Bullied at work? What the Fair Work Commission looks for when making stop bullying orders
Employees who reasonably believes that they have been bullied at work can apply to the Fair Work Commission for an order to stop bullying. When assessing these claims, the Commission will consider the evidence and determine whether that evidence constitutes bullying behaviour.
The Fair Work Act states that bullying in the workplace occurs when an employee (or group of employees) subjects a colleague to repeated unreasonable behaviour, which has the risk of causing damage to the recipient’s health and safety.
Reasonable management action carried out reasonably is not considered workplace bullying.
What is repeated unreasonable behaviour?
While no specific number of incidents is required for behaviour to be considered ‘repeated’, there must be more than one occurrence. Under this definition, repeated unreasonable behaviour refers to persistent behaviour, or a range of behaviours, over time.
Unreasonable behaviour can take many forms, including intimidation, threatening, humiliation, shouting, singling-out, physical or verbal abuse, belittling, victimising, innuendo, disrespect, mocking, and discrimination. The test applied by the Fair Work Commission when considering if the behaviour was unreasonable is whether a reasonable person would see it as unreasonable in the circumstances.
Risk to health and safety
For behaviour to be considered bullying, it must risk the recipient’s health and safety. This risk includes the possibility of danger to health and safety, not just actual danger. The bullying behaviour must create a risk to the recipient’s health and safety, but it does not have to be the only cause of the risk.
What does at work mean?
For an employee to be protected by the Fair Work Commission’s anti-bullying laws, any alleged bullying must occur while they are at work. This is not defined in the legislation but is generally taken to mean while the employee is at the regular physical workplace or anywhere tied to work activities. For example, a worker may be considered ‘at work’ if working from home or another company’s premises through labour hire.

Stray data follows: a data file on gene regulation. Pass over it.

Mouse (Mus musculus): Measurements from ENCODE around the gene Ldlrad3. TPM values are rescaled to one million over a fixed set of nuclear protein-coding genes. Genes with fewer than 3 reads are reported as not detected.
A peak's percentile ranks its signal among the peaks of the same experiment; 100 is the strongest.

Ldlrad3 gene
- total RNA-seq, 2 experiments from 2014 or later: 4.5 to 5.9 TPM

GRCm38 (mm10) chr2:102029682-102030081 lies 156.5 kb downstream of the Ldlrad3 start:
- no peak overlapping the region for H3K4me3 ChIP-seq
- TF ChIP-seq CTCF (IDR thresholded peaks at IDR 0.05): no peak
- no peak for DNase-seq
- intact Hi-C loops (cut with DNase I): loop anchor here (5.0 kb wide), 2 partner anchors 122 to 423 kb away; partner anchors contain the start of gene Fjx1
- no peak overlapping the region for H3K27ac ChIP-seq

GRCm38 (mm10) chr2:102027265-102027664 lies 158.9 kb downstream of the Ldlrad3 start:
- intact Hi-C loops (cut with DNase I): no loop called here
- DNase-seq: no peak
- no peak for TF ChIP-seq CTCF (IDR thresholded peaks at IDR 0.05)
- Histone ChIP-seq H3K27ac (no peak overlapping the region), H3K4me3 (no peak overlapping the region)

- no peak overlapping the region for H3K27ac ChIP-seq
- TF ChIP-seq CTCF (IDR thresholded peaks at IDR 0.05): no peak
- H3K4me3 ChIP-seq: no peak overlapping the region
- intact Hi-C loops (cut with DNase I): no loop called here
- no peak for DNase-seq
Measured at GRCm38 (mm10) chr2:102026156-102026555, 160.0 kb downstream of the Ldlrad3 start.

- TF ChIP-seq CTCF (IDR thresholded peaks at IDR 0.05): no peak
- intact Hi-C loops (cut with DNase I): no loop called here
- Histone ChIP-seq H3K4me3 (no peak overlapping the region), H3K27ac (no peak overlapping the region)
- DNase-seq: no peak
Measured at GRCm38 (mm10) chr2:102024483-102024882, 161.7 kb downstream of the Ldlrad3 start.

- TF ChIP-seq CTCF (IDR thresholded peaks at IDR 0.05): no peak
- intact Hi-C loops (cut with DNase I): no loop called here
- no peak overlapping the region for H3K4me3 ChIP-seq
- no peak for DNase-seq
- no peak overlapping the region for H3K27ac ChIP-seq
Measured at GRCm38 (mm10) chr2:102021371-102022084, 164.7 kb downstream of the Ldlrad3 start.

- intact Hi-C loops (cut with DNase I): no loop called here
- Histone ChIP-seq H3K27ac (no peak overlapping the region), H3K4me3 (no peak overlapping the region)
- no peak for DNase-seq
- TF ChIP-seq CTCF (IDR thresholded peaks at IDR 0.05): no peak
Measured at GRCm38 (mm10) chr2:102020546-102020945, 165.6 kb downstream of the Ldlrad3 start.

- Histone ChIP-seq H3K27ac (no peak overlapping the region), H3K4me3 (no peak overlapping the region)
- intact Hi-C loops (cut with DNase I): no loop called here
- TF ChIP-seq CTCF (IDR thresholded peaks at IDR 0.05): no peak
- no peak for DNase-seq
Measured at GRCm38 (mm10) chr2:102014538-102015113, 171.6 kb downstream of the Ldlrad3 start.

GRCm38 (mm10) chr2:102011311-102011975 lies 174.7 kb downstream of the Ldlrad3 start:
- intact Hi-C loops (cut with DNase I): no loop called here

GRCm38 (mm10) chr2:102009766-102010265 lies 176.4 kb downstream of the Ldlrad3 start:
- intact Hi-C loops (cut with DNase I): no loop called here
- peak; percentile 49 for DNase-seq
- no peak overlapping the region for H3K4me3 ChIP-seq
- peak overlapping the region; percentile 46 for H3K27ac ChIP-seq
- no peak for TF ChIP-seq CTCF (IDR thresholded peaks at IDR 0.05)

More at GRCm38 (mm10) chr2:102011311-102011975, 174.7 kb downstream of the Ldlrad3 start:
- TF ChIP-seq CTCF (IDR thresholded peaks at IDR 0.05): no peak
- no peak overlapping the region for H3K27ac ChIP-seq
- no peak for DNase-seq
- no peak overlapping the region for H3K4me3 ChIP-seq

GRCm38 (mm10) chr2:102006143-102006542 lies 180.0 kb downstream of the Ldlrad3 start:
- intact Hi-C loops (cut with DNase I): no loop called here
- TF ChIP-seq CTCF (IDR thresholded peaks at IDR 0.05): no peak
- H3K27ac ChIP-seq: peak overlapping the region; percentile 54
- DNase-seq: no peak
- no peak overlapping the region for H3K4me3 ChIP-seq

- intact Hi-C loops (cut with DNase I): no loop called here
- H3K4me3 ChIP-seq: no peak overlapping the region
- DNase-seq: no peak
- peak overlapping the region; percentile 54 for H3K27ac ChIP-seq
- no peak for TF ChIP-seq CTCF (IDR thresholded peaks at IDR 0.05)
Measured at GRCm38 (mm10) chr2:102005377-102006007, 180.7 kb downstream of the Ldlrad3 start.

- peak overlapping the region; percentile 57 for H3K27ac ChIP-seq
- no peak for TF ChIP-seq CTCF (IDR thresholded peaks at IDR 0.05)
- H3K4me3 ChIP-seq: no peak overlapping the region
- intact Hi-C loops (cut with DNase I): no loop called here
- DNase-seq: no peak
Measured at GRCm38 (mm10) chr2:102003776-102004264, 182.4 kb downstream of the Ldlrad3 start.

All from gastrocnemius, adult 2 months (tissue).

The concept of being at work encompasses when an employee is performing work, regardless of time or location, and is engaged in activities authorised by their employer, such as during break times.
Risk of continued behaviour
Finally, for the Fair Work Commission to make a stop bullying order, there must be an ongoing risk that the employee will continue to be bullied by the accused individual or group. Applications must meet both criteria – the employee experienced repeated unreasonable behaviour at work that created a risk to their health and safety, and the risk is ongoing.
In Lacey and Kandelaars v Murrays and Cullen, two bus drivers made an application to stop bullying by their manager. The alleged repeated unreasonable behaviour included finding fault with work when there was none, raising his voice, being intimidating, and hiding in the bus to frighten the worker. The Commissioner found that the manager had engaged in repeated, unreasonable behaviour that had caused a risk to both workers’ health and safety but because the organisation had already changed the employees’ reporting lines, a stop bullying order was not made. Despite the finding of repeated unreasonable behaviour, the change in reporting line removed the risk of further bullying, so the claim did not meet both criteria.
If you have been bullied or harassed at work, the lawyers at Jewell Hancock Employment Lawyers can assist you. Contact us today to arrange a no-obligation confidential discussion with one of our experienced lawyers.
Written by Trent Hancock
Disclaimer: This article should not be construed as legal advice and is not intended as such. If readers wish to obtain advice about anything contained in this article, they should speak with a lawyer and discuss their individual circumstances.